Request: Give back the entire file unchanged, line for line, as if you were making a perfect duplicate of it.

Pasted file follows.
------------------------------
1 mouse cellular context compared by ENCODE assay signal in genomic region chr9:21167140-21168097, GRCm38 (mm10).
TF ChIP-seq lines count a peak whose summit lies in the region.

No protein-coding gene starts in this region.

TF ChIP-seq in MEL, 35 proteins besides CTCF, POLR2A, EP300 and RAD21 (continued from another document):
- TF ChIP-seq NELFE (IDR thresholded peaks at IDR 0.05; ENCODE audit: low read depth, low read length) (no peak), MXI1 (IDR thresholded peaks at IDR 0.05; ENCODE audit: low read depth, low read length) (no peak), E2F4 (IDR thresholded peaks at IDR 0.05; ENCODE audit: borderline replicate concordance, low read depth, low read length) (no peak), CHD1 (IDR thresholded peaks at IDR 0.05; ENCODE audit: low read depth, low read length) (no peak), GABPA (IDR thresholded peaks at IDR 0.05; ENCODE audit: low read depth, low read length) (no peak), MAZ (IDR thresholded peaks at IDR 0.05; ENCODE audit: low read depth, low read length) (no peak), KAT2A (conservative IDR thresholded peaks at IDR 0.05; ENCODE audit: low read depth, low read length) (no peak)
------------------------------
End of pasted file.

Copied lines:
1 mouse cellular context compared by ENCODE assay signal in genomic region chr9:21167140-21168097, GRCm38 (mm10).
TF ChIP-seq lines count a peak whose summit lies in the region.

No protein-coding gene starts in this region.

TF ChIP-seq in MEL, 35 proteins besides CTCF, POLR2A, EP300 and RAD21 (continued from another document):
- TF ChIP-seq NELFE (IDR thresholded peaks at IDR 0.05; ENCODE audit: low read depth, low read length) (no peak), MXI1 (IDR thresholded peaks at IDR 0.05; ENCODE audit: low read depth, low read length) (no peak), E2F4 (IDR thresholded peaks at IDR 0.05; ENCODE audit: borderline replicate concordance, low read depth, low read length) (no peak), CHD1 (IDR thresholded peaks at IDR 0.05; ENCODE audit: low read depth, low read length) (no peak), GABPA (IDR thresholded peaks at IDR 0.05; ENCODE audit: low read depth, low read length) (no peak), MAZ (IDR thresholded peaks at IDR 0.05; ENCODE audit: low read depth, low read length) (no peak), KAT2A (conservative IDR thresholded peaks at IDR 0.05; ENCODE audit: low read depth, low read length) (no peak)